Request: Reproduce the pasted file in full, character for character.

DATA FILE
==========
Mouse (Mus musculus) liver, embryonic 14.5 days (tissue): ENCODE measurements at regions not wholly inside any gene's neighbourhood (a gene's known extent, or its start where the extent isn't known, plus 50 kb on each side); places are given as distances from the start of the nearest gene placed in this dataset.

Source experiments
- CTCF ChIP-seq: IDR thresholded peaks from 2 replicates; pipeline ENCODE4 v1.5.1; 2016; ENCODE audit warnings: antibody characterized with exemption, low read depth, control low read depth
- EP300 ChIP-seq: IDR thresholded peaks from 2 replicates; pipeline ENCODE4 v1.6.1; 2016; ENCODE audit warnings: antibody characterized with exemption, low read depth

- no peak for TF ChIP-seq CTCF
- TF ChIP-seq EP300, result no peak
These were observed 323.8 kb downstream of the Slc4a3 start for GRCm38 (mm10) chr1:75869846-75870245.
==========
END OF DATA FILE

Mouse (Mus musculus) liver, embryonic 14.5 days (tissue): ENCODE measurements at regions not wholly inside any gene's neighbourhood (a gene's known extent, or its start where the extent isn't known, plus 50 kb on each side); places are given as distances from the start of the nearest gene placed in this dataset.

Source experiments
- CTCF ChIP-seq: IDR thresholded peaks from 2 replicates; pipeline ENCODE4 v1.5.1; 2016; ENCODE audit warnings: antibody characterized with exemption, low read depth, control low read depth
- EP300 ChIP-seq: IDR thresholded peaks from 2 replicates; pipeline ENCODE4 v1.6.1; 2016; ENCODE audit warnings: antibody characterized with exemption, low read depth

- no peak for TF ChIP-seq CTCF
- TF ChIP-seq EP300, result no peak
These were observed 323.8 kb downstream of the Slc4a3 start for GRCm38 (mm10) chr1:75869846-75870245.